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Global Climate Goals Still Unreachable Despite Record Renewable Growth

Renewable energy installations reached record highs in 2023, growing at their fastest pace in decades. 510 gigawatts (GW) of renewable energy were added worldwide, representing a 50% increase from 2022, according to figures from the International Energy Agency (IEA)'s annual flagship report on the global status of renewable energy. Projections show that the sector's expansion will continue to accelerate, with an anticipated 2.5-fold increase by 2030. While this is a promising trend in the right direction, however, experts say that it's not enough to reach global climate goals. 

At last year's COP28 climate conference, held by the United Nations in Expo City, Dubai, United Arab Emirates, attending governments agreed to fully triple global renewable energy production capacity by 2030. This will require a serious acceleration of current trends and expanded policy measures to support that acceleration. According to IEA Executive Director Fatih Birol, the main hurdle between the current state of the sector and the pathway to 3x growth  by 2030 is the necessary increase of funds for clean energy in developing countries. "Success in meeting the tripling goal will hinge on this," he said. 

"Under current policies and market conditions, global renewables capacity is forecast to grow to a total of 7,300 GW by 2028," Reuters recently reported. "To reach the 2030 goal agreed last year, it will require reaching at least 11,000 GW." But thanks to the recent surges in renewables, meeting those goals is still feasible, as long as annual growth in renewables reaches at least 320 gigawatts by 2030. And that goal is within reach with proper coordination from the public and private sectors. 

In fact, seven nations around the world now generate 100% (>99.7%) of their energy from renewable resources. According to figures from the International Energy Agency (IEA) and International Renewable Energy Agency (IRENA), Albania, Bhutan, Nepal, Paraguay, Iceland, Ethiopia, and the Democratic Republic of Congo have each generated more than 99.7% of their consumed electricity from geothermal, hydro, solar, or wind power sources. Norway fell just short of this cutoff, clocking in at 98.38% renewable energy. What's more, an additional 40 countries generated half or more of their consumed electricity from renewable energies in 2021 and 2022. Still other countries (such as Germany and Portugal) are able to sustain themselves on 100% renewables in short bursts.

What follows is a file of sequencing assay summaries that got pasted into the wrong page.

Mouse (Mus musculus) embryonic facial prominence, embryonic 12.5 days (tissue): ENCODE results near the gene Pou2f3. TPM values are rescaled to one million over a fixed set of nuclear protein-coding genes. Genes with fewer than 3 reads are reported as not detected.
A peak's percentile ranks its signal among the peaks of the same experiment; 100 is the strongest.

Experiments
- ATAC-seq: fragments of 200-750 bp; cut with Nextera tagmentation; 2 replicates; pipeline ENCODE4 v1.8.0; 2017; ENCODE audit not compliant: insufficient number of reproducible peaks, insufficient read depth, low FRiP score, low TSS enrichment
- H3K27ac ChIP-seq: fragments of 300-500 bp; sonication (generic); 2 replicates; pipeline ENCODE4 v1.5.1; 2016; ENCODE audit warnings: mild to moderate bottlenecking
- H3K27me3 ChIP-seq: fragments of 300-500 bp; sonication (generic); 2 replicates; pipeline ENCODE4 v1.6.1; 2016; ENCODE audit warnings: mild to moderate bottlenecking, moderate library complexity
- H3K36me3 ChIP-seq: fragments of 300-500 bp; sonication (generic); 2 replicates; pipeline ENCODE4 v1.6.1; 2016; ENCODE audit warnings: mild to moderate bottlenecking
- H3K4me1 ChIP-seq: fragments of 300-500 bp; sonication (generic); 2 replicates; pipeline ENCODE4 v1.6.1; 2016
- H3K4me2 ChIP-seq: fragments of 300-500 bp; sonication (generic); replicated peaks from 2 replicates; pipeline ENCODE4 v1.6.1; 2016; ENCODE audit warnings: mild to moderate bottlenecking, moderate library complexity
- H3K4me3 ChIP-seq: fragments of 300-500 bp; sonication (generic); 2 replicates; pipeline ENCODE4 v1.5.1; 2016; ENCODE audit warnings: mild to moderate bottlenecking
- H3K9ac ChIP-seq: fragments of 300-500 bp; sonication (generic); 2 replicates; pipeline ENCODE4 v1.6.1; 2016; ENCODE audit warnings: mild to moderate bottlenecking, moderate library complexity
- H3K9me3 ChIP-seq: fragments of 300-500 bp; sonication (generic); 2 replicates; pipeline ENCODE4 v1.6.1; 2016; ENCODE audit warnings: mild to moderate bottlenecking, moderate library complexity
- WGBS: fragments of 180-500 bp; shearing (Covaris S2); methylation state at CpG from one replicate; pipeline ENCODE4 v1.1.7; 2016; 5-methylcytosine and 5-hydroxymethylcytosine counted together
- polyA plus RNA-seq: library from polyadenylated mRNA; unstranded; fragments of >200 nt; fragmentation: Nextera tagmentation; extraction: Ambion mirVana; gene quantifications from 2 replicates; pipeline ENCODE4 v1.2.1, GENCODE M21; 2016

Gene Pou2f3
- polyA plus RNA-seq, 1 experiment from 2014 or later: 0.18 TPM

The majority of this growth came from photovoltaic solar power. This sector alone accounted for 73% of all renewable energy growth in 2023. By the end of the year, solar energy represented 37% of the world's total renewable energy capacity. 

Wind energy has also been a big driver of the global uptick in renewable energy production and consumption in recent years. 2023 was the best year on record for wind energy deployment at a global level. Worldwide, 116 gigawatts of new wind power capacity were added over the last year, representing a 50% increase year-on-year. Most of this boost comes from China, which single-handedly installed somewhere between 180 and 230 gigawatts. By comparison, the entirety of Europe added 58 gigawatts in the same time period.

Despite these historic wins for the global wind sector, the industry faces some major barriers to growth going forward. At a global level (and particularly outside of China) the wind sector is facing major supply chain snags, rising costs, and red tape prohibiting speedy and efficient expansion and installation. "You see the terms and conditions of the projects being too difficult for investors and project developers to take. So we are in a standstill," wind industry insider and Dutch APG Asset Management's Danny van Doesburg, was recently quoted by Reuters. "The market is not functioning anymore," he added." 

It's likely that solar power will continue to dominate clean energy growth as costs continue to drop and photovoltaic and related technologies improve. However, continued growth in all forms of renewable energy will be necessary to speed up deployment fast enough to meet global climate goals. Moreover, a diverse energy mix is a secure energy mix - in terms of technologies as well as supply chains. China's continued bullish expansion of renewables is critical to combating catastrophic climate change, but tying up global energy supply chains in just one (potentially volatile) country has some major drawbacks. More renewable expansion efforts from more nations, and more funding to support the decarbonized energy industries of developing nations, are key to a stable and successful transition to 100% clean energy for all.

By Haley Zaremba for 

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Haley Zaremba

Haley Zaremba is a writer and journalist based in Mexico City. She has extensive experience writing and editing environmental features, travel pieces, local news in the… More